From the ARCADE Issue 35.3 feature "Rethinking Efficiency." Articles from the issue will release online over the following weeks. Subscribe to receive ARCADE in print.

Illustrations by Peter Wieben featuring the work of Frederick Kennedy Okello. Storefronts by Frederick Kennedy Okello.

In a corner of a slum in the middle of Nairobi there was a tiny neighborhood in which most of the storefronts were painted by Frederick Kennedy Okello. The stores were shacks made of corrugated steel and scrap wood. Sometimes they had goods, sometimes not. Some were just mud and sticks. But. They were all bright colors.

Most of them were covered in writing, and some had beautiful paintings on them. They were all painted by hand, by Kennedy. One building was painted blue, with a giraffe on it. Another had a purple wall with three human faces. There was a depiction of animals boarding the Ark. There was a primary school with paintings of airplanes.

Kennedy’s paint was intended to color cars and buses. This was the only affordable paint. Once in a while he had to come back and redo his work because it wore over time if the materials or the surfaces were not good.

When Kennedy was small, he was given a pen and a piece of paper, and he drew his mother cooking, his father, his brothers, and sisters. He left school when he was still a child. The first time he painted on a storefront, he was 16. He was scared, but he felt he was right to be. He had never even painted before, so it was correct to be afraid.

His colors were always bright. Dull colors did not attract attention. He carried many varieties of colors with him. If the owners of the shacks did not know which color to choose, Kennedy advised them.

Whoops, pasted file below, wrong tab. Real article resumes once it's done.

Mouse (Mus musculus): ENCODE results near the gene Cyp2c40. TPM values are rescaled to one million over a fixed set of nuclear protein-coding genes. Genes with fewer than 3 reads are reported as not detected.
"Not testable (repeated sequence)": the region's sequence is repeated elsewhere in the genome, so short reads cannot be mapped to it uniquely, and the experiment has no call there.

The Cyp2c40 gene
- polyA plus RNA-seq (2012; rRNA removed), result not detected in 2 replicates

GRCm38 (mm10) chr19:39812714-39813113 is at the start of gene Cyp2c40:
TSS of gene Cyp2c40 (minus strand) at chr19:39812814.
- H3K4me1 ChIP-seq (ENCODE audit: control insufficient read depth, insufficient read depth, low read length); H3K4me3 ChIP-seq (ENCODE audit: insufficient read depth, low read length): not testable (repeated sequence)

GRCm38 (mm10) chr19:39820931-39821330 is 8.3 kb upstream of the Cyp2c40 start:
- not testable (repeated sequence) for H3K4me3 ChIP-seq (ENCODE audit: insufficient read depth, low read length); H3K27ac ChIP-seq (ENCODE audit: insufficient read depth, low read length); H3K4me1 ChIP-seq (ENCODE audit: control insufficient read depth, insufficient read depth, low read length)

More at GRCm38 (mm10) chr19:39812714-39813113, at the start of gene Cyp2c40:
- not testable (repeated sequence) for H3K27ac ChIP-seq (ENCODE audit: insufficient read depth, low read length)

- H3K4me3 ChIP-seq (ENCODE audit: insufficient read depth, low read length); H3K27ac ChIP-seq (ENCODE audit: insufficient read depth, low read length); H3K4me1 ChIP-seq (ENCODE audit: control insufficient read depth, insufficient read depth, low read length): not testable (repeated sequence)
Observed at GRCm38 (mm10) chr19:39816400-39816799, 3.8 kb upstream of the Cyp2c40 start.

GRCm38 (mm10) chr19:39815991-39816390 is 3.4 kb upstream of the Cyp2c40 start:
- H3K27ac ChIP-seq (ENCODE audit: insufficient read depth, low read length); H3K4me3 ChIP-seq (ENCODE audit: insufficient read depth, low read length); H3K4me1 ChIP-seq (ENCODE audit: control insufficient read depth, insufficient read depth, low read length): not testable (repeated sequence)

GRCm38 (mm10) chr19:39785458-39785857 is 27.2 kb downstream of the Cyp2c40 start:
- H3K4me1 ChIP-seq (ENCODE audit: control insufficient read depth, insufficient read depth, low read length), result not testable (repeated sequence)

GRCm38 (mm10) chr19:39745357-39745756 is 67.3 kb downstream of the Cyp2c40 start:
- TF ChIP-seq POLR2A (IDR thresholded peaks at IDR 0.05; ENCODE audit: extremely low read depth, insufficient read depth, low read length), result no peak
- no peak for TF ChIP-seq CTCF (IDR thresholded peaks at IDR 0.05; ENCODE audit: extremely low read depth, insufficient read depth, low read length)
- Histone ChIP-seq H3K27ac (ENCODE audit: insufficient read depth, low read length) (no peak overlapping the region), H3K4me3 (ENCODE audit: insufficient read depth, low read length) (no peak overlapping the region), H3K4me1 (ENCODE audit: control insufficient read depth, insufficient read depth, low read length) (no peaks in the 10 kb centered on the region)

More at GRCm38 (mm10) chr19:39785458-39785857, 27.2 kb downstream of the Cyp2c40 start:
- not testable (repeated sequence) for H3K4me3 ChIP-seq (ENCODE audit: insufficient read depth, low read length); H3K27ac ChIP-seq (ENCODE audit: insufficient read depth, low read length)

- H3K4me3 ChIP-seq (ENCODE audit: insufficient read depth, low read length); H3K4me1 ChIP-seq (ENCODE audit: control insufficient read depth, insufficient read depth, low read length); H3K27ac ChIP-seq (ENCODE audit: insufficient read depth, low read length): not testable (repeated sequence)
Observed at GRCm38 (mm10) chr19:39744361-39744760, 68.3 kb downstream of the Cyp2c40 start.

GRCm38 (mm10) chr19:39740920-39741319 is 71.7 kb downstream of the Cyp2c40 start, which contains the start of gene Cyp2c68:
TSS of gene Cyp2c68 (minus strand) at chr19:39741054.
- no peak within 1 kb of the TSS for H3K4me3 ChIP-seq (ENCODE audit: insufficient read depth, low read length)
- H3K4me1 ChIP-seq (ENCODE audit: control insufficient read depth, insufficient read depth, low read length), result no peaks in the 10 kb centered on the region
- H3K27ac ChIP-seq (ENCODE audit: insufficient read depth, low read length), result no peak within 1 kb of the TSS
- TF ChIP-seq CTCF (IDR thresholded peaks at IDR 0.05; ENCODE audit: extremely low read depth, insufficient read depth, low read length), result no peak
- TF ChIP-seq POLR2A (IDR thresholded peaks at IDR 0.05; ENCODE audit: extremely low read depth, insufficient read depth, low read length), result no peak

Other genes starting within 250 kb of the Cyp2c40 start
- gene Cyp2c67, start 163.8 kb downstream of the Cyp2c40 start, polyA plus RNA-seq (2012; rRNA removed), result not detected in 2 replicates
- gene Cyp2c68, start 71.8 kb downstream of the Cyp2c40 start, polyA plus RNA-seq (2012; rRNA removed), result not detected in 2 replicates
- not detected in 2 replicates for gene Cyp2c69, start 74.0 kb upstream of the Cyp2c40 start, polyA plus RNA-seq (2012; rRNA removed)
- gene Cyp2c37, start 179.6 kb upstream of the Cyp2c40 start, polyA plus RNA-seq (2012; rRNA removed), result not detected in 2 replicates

Kennedy believed that accuracy was the most important thing in painting signs and storefronts. Accuracy meant that a thing looked as much like itself as possible. A painting of a pig would be as pig-like as possible. Accuracy told the story of a thing. All of the world’s things had stories. Even a pig. Even a screw.

His own home did not have anything special painted on it. It was just blue and clear like the sky. His roof was made of steel, and there were small holes in it. Inside, there were no lights except for the light that came through these holes.

Kennedy kept an envelope with Polaroids of all the paintings he had done. Buildings, signs, and doors. When it rained, sometimes the buildings fell apart. Sometimes there were fires or buildings would simply collapse. There would be violence, and the storefronts would be erased. For this reason, Kennedy stored his paintings in this envelope. One could walk through the neighborhood and find it bright, with writing everywhere, and artwork everywhere, and prayers written over doorways, or one could look in the envelope, which might outlive the buildings, if only for a little while.